(Bloomberg Opinion) -- For years, we civil libertarians were told that our concerns about the secret court that oversees the FBI’s applications to monitor U.S. citizens were overblown. So what if the Foreign Intelligence Surveillance Court approved more than 99% of all applications. The bureau and Justice Department must follow an onerous process, we were assured, that protects innocent citizens from being snooped on by their government.
Those assurances, as it turns out, were not very reliable. On Tuesday, the Justice Department Inspector General Michael Horowitz issued a new report that found systematic errors of fact in the FBI’s applications for warrants under the Foreign Intelligence Surveillance Act. The memo does not speak to the materiality or significance of those errors — but they are startling nonetheless.
Out of 42 applications, the report says, 39 included major defects. All told, the inspector general uncovered 390 deficiencies, including “unverified, inaccurate, or inadequately supported facts, as well as typographical errors.”
The memo follows the report Horowitz issued in December that reviewed four FISA warrants for Carter Page, a former foreign policy adviser to then-candidate Donald Trump’s 2106 presidential campaign. The bureau suspected him of being a Russian agent, but the report found that it repeatedly relied on an opposition research dossier to persuade the secret court to renew the surveillance warrant even after agents knew the dossier was riddled with errors. Rules that have been in place for nearly 20 years to verify the accuracy of facts presented in the warrant and include exculpatory information, known as the Woods procedures, were ignored.
The December report was a black eye for the bureau. It prompted one judge on the surveillance court to reprimand the agents involved in the Page applications, temporarily barring them from appearing before it.
Those applications were so troubling that Horowitz launched an audit of how the FBI was complying with its own rules in all FISA applications between October 2014 and September 2019. His conclusion is straightforward. “We do not have confidence that the FBI has executed its Woods procedures in compliance with FBI policy,” the report says.
The Woods procedures are crucial because the surveillance court is unlike other U.S. courts. For obvious reasons, it does operate under the adversarial system, whereby a lawyer representing the suspected spy or terrorist can challenge the government’s evidence. Instead, the court itself is supposed to provide special scrutiny to the prosecution’s case — but as the Page fiasco showed, it is in no position to do so.
The result is a system that relies almost exclusively on the FBI being scrupulous with its facts. Horowitz’s findings show that the bureau has been systematically unscrupulous.
In the twisted politics of the Trump Era, some of bureau’s defenders might actually view this report as good news: It shows that the investigation of the Trump campaign was not necessarily politically motivated. The bureau made the same kinds of mistakes with suspects who were not connected to the Trump campaign.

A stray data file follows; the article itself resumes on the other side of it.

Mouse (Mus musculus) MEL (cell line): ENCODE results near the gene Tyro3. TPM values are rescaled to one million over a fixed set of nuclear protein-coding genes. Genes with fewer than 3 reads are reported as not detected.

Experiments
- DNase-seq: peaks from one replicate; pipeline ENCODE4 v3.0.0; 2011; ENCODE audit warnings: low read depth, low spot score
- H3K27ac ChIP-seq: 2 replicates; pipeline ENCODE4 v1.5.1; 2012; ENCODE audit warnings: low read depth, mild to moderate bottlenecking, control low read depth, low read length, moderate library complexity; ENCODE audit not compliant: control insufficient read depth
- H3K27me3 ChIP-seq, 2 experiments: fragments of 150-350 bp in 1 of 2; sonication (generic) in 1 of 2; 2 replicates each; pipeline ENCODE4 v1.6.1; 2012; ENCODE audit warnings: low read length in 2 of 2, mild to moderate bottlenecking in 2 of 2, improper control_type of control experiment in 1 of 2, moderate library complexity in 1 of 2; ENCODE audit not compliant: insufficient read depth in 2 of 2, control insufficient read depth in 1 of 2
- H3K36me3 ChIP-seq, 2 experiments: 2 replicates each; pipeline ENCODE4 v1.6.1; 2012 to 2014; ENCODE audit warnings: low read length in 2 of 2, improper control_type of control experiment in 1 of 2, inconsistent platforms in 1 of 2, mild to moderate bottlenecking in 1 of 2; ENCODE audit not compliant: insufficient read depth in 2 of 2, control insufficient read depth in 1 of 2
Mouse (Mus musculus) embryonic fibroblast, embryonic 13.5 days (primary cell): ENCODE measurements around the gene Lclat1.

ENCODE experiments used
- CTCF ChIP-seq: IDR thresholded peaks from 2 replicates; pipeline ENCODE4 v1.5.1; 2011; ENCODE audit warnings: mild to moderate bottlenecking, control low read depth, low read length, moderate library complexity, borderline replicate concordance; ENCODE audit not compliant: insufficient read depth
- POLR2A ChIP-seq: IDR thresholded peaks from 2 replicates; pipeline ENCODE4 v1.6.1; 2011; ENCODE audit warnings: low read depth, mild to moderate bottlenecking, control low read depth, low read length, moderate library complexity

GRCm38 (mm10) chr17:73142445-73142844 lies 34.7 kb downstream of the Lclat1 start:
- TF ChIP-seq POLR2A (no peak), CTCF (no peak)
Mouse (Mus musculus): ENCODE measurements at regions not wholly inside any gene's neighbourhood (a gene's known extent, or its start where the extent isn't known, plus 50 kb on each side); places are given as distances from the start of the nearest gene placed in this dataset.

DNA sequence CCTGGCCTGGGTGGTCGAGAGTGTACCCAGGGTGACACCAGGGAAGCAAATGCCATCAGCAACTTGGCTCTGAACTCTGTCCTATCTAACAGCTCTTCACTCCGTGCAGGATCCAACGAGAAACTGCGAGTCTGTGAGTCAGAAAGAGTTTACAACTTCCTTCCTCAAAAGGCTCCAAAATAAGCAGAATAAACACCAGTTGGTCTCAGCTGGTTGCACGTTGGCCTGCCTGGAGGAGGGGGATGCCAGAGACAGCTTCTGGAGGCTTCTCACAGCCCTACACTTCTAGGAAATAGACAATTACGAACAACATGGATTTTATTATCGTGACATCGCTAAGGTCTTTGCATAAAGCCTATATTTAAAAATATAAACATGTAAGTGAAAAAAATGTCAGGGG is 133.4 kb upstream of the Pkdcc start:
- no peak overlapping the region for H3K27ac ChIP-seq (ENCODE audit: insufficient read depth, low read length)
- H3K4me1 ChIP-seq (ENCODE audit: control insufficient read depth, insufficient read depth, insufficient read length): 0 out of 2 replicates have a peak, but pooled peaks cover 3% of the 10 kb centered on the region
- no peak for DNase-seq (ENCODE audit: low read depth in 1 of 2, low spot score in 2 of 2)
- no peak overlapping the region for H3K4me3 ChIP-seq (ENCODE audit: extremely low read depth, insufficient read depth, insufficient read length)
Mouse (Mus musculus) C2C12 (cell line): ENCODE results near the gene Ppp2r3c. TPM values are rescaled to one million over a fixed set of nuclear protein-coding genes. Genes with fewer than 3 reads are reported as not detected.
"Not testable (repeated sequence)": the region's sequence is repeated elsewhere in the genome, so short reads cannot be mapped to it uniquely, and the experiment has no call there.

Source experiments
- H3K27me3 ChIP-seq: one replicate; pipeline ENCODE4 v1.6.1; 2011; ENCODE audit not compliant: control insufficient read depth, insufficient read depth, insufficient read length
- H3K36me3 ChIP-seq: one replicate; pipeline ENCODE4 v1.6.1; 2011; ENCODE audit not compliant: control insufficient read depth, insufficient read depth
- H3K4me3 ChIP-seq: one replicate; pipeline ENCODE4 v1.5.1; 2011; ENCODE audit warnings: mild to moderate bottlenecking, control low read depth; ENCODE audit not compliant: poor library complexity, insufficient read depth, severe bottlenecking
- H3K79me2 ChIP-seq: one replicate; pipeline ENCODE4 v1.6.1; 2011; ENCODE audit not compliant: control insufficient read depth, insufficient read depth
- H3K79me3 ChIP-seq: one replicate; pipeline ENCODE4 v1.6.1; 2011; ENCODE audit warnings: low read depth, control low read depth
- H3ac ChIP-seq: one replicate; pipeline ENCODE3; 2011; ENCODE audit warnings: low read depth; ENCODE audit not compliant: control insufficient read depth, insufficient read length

That’s hardly reassuring — and the malpractice that the report uncovers is a much larger problem than the FBI and its defenders may wish to admit. So far, the response to Horowitz’s December report has been a series of administrative reforms, such as a requirement that FBI field offices preserve their “Woods files” and a mandate for new FISA training for FBI lawyers and agents. That’s all well and good. But one need not go back to the bad old days of J. Edgar Hoover to see that the bureau has been careless in its monitoring of U.S. citizens.
The Woods procedures were issued in 2001 after Congress obtained a memo from the FBI’s counterterrorism division detailing surveillance abuse in the late 1990s. One target’s cell phone remained tapped after he gave it up and the number was reassigned to a different person. Another FBI field office videotaped a meeting, despite a clear prohibition on that technique in its FISA warrant. In 2003, an interim report from the Senate Judiciary Committee concluded that the 2001 memo showed “the FBI was experiencing more systemic problems related to the implementation of FISA orders” than a problem with the surveillance law itself.
Very little has changed in the intervening 17 years. That’s why it’s foolish to expect new and better procedures will work this time. A better approach would be an aggressive policy to prosecute FBI agents and lawyers who submit falsehoods to the surveillance court. The best way to prevent future violations is to severely punish those who commit them in the present.
This column does not necessarily reflect the opinion of Bloomberg LP and its owners.
Eli Lake is a Bloomberg Opinion columnist covering national security and foreign policy. He was the senior national security correspondent for the Daily Beast and covered national security and intelligence for the Washington Times, the New York Sun and UPI.
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